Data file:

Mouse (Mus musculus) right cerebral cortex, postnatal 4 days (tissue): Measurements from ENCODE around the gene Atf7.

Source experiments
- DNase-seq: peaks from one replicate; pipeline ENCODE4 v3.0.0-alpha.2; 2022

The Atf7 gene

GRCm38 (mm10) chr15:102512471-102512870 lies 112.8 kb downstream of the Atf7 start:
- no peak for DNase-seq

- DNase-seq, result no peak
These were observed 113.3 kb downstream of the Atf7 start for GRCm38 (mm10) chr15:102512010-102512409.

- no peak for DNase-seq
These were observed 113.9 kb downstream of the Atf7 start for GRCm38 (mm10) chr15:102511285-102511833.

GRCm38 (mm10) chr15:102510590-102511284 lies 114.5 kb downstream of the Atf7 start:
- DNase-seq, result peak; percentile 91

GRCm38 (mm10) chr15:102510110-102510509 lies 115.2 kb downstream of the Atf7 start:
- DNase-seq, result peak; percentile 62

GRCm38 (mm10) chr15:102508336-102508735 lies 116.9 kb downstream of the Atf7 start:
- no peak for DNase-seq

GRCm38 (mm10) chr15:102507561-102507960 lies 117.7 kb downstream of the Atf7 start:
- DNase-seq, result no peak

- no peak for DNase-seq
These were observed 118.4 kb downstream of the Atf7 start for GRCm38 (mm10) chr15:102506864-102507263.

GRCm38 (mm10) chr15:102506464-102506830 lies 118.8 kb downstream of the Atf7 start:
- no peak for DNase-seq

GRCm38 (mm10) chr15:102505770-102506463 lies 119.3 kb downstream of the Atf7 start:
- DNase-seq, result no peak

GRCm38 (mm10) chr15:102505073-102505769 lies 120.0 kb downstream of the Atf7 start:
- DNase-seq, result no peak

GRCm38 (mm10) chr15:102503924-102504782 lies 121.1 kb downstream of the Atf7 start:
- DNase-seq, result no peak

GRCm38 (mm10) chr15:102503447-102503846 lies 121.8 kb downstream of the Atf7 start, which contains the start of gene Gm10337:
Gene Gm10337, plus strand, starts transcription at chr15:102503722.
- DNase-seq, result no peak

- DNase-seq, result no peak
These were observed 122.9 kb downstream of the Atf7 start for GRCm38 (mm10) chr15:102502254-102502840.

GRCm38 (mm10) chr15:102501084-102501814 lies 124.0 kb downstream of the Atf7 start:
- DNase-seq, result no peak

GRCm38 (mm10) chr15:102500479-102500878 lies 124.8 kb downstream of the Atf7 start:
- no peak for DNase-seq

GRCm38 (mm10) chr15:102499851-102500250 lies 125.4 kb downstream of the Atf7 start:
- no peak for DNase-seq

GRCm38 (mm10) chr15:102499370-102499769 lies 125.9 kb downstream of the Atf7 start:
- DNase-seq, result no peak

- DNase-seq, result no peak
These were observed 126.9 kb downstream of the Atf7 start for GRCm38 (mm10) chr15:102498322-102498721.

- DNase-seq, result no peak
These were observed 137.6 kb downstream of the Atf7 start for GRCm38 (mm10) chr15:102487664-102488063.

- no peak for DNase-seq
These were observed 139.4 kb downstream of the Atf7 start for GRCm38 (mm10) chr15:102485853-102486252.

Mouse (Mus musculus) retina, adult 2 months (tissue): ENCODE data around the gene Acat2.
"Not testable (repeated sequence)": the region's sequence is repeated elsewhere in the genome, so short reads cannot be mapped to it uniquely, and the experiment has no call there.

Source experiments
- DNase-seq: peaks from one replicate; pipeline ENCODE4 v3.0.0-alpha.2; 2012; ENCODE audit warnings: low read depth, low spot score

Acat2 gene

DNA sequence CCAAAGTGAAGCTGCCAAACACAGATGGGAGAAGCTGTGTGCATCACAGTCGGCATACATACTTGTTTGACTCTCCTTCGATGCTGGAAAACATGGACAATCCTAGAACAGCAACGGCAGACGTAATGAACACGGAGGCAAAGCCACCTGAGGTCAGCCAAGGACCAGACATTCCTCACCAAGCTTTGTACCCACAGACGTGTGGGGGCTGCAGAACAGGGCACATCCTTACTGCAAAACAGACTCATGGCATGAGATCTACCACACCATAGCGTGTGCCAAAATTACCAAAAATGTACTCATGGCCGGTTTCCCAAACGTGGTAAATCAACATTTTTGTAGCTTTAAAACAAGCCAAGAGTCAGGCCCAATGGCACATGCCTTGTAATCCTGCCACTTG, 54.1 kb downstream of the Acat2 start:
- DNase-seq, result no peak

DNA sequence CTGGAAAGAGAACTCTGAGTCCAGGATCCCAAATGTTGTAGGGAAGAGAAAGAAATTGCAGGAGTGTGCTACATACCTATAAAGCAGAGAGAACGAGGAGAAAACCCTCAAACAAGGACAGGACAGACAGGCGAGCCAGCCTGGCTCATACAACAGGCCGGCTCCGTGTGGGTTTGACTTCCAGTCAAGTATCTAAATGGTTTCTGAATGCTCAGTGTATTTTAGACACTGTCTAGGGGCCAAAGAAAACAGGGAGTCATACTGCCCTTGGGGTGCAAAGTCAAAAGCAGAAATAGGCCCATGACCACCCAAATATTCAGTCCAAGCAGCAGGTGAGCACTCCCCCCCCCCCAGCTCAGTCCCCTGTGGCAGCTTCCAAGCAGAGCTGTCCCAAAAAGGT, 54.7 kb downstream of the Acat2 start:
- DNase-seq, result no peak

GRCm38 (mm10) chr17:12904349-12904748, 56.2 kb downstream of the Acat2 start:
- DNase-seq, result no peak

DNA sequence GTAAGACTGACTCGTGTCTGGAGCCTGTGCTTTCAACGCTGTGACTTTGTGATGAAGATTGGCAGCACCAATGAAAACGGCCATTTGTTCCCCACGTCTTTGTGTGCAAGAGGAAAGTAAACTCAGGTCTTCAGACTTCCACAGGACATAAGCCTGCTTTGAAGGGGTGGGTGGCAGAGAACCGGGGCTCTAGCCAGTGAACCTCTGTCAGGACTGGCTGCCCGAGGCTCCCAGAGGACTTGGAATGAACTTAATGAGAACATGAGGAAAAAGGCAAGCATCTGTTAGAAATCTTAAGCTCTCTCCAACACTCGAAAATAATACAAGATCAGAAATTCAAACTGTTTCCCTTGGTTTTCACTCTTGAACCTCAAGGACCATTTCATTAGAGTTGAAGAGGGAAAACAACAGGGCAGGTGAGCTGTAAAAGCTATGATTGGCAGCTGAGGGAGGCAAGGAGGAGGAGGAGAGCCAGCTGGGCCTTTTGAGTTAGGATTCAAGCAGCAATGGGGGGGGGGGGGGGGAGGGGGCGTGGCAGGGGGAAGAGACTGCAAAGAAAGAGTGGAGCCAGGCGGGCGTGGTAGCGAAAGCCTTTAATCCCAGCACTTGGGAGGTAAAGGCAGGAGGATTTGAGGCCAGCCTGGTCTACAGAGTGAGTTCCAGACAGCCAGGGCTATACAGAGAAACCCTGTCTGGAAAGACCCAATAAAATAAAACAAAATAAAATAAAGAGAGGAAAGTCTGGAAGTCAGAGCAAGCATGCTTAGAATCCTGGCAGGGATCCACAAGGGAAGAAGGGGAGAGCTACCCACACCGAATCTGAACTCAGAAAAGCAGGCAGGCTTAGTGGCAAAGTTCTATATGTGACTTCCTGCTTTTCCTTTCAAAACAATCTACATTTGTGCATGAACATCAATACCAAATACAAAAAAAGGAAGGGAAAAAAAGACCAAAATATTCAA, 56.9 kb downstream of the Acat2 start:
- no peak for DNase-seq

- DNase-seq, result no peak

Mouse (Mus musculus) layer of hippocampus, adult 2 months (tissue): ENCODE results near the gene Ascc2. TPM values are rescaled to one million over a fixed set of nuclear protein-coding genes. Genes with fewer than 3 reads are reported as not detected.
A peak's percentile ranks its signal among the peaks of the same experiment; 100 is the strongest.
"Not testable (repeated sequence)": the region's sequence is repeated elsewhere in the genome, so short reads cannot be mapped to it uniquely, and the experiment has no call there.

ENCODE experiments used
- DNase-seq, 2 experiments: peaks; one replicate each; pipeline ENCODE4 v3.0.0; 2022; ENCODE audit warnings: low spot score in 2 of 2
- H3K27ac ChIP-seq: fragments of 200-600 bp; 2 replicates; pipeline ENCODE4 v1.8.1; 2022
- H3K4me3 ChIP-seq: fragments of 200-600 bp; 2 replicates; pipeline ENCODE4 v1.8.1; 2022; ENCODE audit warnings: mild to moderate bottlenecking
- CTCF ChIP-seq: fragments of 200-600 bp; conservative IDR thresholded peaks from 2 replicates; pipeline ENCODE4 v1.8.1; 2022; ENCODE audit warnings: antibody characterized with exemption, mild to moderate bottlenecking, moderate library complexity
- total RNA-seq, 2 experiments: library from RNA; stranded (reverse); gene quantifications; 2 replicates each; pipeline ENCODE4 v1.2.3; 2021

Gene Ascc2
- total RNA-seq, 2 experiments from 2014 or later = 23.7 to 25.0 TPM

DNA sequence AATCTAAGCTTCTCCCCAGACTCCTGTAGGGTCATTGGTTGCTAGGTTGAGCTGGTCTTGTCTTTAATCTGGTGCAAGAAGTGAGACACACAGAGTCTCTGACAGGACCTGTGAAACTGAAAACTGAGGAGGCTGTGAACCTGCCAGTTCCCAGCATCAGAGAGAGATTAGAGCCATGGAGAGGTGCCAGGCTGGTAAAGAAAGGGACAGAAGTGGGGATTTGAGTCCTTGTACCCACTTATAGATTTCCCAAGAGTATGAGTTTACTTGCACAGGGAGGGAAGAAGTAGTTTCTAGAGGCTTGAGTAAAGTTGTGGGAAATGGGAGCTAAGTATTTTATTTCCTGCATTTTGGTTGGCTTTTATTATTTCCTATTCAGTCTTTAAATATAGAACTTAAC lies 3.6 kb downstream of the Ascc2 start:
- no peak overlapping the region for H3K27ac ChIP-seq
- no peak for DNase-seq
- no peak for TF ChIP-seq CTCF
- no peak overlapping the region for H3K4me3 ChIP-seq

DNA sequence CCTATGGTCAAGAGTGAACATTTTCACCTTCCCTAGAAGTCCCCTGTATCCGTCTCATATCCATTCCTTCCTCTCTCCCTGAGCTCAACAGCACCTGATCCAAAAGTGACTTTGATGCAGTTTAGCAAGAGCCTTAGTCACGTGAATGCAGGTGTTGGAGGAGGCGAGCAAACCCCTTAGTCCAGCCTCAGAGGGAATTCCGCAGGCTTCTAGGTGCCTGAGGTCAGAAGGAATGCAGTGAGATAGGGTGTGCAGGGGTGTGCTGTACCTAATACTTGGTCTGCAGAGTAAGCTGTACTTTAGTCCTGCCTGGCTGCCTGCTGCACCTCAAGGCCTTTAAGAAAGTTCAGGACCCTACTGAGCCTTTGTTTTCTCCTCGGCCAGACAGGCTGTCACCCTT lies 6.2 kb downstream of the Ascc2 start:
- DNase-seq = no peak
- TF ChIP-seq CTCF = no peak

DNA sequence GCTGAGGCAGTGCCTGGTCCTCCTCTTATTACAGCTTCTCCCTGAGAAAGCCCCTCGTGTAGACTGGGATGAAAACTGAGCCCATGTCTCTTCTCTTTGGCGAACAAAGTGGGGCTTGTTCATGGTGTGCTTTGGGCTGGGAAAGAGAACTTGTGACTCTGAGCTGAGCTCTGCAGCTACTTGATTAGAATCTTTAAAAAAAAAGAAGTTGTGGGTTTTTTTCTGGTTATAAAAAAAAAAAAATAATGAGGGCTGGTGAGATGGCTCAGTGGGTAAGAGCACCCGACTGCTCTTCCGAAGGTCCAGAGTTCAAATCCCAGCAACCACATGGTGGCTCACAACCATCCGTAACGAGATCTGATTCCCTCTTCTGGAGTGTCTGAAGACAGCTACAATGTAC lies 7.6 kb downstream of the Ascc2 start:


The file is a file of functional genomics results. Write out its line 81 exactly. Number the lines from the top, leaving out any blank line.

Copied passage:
DNA sequence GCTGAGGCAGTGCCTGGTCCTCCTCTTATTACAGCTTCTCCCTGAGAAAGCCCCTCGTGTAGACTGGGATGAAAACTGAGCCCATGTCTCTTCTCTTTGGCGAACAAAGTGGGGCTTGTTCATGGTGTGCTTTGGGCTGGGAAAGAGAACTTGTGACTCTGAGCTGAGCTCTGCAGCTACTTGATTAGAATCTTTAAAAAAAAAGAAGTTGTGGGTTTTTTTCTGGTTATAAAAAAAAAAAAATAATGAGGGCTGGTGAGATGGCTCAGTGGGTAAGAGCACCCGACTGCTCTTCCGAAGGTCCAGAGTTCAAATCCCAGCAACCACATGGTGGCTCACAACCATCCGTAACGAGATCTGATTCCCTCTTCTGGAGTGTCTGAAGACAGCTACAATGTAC lies 7.6 kb downstream of the Ascc2 start: